How knowledge makes a discourse true

Mainstream discourses about Aamajiranci, northern Nigeria’s Qur'anic schooling system, expose the power politics of knowledge in postcolonial societies.

Northern Nigerian villagers. Image via International Institute of Tropical Agriculture on Flickr CC BY-NC 2.0.

Education in postcolonial Nigeria is complex and set within a web of power dynamics that affects different knowledge systems differently. For instance, northern Nigeria’s classical Qur’anic schooling system, Almajiranci, is the subject of negative representational discourses, especially among “Western-educated” Nigerian elite.

These discourses blame Almajiranci for several things: from creating miscreants and thugs-for-hire, to producing members of the terrorist organization Boko-Haram, to being sites of child endangerment because of its key practice of sending young boys away from home. The underlying politics of knowledge means that the system’s ways and modes of knowing and knowledge transmission are neither seen as valid nor valuable for Nigerian society, with its practices regarded as retrograde and unfit for the creation of a modern Nigerian citizenry.

The classical Almajiranci system of Qur’anic education sees boys sent to study the Qur’an under the tutelage of a teacher or Malam. Within mainstream discourses the system and its students (almajirai) are the subjects of controversy, with its associated practices said to leave the boys exposed to danger. The education is considered inadequate because of what is seen as its narrow Qur’an-based curriculum and has been linked, with little, if any, evidential basis to religious uprisings, political unrest and non-state terrorist organizations, such as Boko Haram.

Over time, the language for talking about Almajiranci changed from “noble” to “the dregs of the society.” Once respected, the schools have evolved within the context of a complex postcolonial web of power relations and discursive practices about, inter alia, modernity, politics, regional tensions, development agendas, and new Muslim modalities, and as these emerged they took on forms that are products of power/knowledge dynamics in and about Nigeria.

Nigeria, a former British colony, encountered “Western education” in the 19th century, initially within the proselytizing mission schools. Western education refers to the education system inherited from the British that still exists in forms prioritizing Eurocentric notions of knowledge. The educational policy behind the British colonial system largely became the blueprint for the construction of Nigerian society. The legacy of colonialism in the form of Western education includes a deprivileging of other forms of knowledge and the creation of new forms of social difference, stratifications and subjugation. Western-educated Nigerians represent an elite class favoring this dominant way of knowing and using it to delegitimize other knowledge forms. It is used to maintain power structures and relations and functions as an exercise of power—with this power always being a function of this favored knowledge.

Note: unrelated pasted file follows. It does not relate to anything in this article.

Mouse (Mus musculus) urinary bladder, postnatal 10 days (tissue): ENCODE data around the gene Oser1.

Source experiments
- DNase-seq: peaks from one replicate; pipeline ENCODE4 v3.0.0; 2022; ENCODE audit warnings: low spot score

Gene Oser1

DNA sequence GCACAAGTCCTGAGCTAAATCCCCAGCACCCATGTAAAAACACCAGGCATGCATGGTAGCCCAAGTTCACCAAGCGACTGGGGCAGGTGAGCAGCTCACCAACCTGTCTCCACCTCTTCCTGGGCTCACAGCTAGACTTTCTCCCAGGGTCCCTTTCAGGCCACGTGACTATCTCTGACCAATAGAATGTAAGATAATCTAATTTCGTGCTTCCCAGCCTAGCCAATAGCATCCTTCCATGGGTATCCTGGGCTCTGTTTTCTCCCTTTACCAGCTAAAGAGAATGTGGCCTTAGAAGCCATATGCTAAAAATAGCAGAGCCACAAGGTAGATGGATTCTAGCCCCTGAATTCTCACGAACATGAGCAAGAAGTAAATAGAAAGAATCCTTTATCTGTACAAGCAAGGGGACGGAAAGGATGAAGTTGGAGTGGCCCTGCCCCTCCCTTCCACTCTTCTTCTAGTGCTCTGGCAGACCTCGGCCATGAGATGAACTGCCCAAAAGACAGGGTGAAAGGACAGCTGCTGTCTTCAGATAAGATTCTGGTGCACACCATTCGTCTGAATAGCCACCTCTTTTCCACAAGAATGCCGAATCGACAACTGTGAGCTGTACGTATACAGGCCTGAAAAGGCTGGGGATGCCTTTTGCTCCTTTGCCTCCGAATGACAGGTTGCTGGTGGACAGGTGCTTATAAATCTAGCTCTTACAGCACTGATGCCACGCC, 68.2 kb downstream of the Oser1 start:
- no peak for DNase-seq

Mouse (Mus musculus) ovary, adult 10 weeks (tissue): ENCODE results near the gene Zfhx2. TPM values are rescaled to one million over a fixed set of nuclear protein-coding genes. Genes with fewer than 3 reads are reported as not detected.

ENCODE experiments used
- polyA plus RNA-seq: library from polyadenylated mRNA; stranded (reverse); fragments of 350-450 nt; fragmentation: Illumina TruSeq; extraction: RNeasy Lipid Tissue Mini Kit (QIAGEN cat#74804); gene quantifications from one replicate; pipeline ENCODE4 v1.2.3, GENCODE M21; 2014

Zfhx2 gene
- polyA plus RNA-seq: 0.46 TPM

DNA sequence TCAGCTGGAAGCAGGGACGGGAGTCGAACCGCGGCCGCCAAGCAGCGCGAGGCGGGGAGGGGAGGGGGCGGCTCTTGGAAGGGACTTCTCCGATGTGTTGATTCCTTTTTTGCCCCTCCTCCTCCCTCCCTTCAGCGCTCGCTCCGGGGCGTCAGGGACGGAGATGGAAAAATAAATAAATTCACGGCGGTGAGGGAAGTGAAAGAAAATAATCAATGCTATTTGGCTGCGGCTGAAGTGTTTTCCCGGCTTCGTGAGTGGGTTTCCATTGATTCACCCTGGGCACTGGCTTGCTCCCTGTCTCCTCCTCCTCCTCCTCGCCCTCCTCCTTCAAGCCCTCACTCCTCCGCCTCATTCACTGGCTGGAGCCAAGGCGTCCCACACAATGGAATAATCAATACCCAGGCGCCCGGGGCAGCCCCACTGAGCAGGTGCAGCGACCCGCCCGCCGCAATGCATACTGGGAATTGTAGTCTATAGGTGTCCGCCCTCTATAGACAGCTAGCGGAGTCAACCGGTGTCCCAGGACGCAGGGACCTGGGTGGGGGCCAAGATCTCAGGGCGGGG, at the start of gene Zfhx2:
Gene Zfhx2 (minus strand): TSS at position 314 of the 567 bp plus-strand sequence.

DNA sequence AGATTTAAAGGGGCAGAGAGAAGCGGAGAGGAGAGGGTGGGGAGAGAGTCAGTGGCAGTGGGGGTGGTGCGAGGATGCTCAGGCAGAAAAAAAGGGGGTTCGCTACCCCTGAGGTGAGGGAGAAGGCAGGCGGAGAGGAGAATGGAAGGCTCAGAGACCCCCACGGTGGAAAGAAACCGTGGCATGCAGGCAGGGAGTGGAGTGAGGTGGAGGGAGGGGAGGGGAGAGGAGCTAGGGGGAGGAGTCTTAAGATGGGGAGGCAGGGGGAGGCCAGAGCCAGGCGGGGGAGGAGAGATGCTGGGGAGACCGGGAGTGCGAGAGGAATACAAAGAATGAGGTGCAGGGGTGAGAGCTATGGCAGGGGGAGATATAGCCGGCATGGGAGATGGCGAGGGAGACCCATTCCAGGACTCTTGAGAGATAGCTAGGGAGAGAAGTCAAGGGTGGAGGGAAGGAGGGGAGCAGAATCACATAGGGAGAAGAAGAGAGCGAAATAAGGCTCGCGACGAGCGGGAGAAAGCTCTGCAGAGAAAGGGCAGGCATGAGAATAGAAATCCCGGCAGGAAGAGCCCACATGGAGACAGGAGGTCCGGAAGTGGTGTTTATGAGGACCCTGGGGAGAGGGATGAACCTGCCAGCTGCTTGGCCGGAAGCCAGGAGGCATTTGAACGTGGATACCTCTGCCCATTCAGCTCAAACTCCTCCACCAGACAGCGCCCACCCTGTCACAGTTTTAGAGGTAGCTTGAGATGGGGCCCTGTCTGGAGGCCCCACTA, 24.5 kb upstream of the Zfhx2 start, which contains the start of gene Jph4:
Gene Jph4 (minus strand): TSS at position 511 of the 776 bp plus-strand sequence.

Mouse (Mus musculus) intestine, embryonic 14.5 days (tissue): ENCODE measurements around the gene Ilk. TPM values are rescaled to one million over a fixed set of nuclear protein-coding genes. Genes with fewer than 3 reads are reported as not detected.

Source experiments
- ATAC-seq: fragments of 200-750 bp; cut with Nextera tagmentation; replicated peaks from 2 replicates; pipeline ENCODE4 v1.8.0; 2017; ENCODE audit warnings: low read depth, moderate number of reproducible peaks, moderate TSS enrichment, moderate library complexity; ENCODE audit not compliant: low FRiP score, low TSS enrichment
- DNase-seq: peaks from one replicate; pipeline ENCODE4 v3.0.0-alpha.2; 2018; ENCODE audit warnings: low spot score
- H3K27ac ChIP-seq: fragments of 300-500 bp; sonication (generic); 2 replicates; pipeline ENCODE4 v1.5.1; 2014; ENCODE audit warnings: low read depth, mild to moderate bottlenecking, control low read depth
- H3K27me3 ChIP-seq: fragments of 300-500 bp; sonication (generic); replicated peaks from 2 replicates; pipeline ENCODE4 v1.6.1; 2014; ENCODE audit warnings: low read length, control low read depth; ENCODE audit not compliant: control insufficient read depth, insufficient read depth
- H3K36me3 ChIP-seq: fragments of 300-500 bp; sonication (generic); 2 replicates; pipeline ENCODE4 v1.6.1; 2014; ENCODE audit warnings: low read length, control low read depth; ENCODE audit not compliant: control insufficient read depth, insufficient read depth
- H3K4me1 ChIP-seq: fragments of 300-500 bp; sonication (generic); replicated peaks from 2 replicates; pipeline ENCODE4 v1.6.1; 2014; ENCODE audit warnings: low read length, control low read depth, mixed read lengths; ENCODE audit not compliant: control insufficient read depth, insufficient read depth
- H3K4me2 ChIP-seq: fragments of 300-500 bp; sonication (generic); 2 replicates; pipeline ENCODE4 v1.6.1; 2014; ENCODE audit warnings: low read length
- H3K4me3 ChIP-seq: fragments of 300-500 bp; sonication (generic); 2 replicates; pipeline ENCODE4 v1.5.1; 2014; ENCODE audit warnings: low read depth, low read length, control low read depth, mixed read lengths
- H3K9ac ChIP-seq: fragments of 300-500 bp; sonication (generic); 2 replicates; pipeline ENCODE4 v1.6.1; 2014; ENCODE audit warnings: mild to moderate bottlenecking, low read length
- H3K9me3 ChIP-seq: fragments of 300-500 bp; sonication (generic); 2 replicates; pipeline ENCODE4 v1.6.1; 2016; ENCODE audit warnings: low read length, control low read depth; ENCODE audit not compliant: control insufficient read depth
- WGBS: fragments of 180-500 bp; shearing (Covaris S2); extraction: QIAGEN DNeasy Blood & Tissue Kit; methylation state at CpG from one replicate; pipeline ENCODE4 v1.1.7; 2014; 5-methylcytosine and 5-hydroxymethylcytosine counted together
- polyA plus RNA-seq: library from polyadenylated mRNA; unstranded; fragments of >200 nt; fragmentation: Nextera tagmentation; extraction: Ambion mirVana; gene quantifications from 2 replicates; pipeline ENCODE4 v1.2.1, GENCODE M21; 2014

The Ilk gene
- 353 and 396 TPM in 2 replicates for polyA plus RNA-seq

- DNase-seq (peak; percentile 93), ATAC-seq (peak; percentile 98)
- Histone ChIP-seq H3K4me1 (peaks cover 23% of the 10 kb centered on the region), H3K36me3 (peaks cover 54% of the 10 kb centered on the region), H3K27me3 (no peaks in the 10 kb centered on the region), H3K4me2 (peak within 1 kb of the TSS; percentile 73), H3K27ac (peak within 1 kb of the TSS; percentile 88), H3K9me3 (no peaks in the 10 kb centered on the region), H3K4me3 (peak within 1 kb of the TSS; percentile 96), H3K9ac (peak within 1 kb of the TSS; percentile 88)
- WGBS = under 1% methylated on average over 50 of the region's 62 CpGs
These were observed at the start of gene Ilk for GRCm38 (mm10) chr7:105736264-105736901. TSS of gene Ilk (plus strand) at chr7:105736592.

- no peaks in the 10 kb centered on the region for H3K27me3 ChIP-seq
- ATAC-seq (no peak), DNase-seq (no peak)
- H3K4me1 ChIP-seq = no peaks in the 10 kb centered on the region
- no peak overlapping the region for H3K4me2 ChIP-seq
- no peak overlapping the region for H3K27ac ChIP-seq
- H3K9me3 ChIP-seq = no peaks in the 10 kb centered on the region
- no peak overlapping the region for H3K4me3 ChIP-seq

Western education also has a fundamental influence in shaping discourse; it is implicit and unites the discursive practices of an era, thus, not only bringing about changes in how and what we know, but becoming an indispensable and valuable cultural resource. It opens up arguments about how and what it means to know something and especially what is considered valid or valued knowledge.

These arguments foreground realities, especially in postcolonial societies and subjectivities. In much of Muslim West Africa, differences exist between the various ways of knowing and tend to frame Qur’anic schooling as the opposite of Western education. By extension in Nigeria, the men Qur’anic schools produce become what Western-educated Nigerians are not: Almajirai for instance become “others,” and thus they become “less-than” and get lost in myriad power dynamics that operate to keep the elite elevated.

The focus on Western education is because it is identified as a major site for knowledge transmission. It is also a locus of power relations in postcolonial Nigeria. It not only imposed new power structures, but also created new social classes and subjectivities and this then became integral to evolving forms of power relations. The elite, who write scholarly publications, influence mass media, and shape discourses and policies, belong to this class. They are the gatekeepers of knowledge, knowledge-practices, what is seen as valuable knowledge and the power this potentially wields.

In every society and time, people with more power get to define what knowledge is, and to fully establish a “knowledge as power” discourse. When examining the nature of the discourses used in (mis)representing Almajiranci, it is clear how powerful knowledge has the ability to make a discourse “true.” Almajirai exists in our imaginations as uneducated, beggars and miscreants. The Nigerian elite invisibilize the nuances of Almajiranci because of various postcolonial processes including arrogance, privilege, and contempt. In seeking an understanding of knowledge politics, these elites become integral to the analysis.

Ultimately the argument is for the importance of the connection between intricate societal processes and the particular ways, and how they relate with the meaning-making of alternative knowledge systems. Almajiranci exists in the state it does because of these relationships of and with power. The focus is on how the knowledge that a particular discourse produces connects with power, regulates conduct, constructs identities, and defines ways certain things are represented, thought about, and studied.

The discourses used for Almajiranci have become instruments of domination in the ways that they conceptualize the social, educational, and political landscape.

Further Reading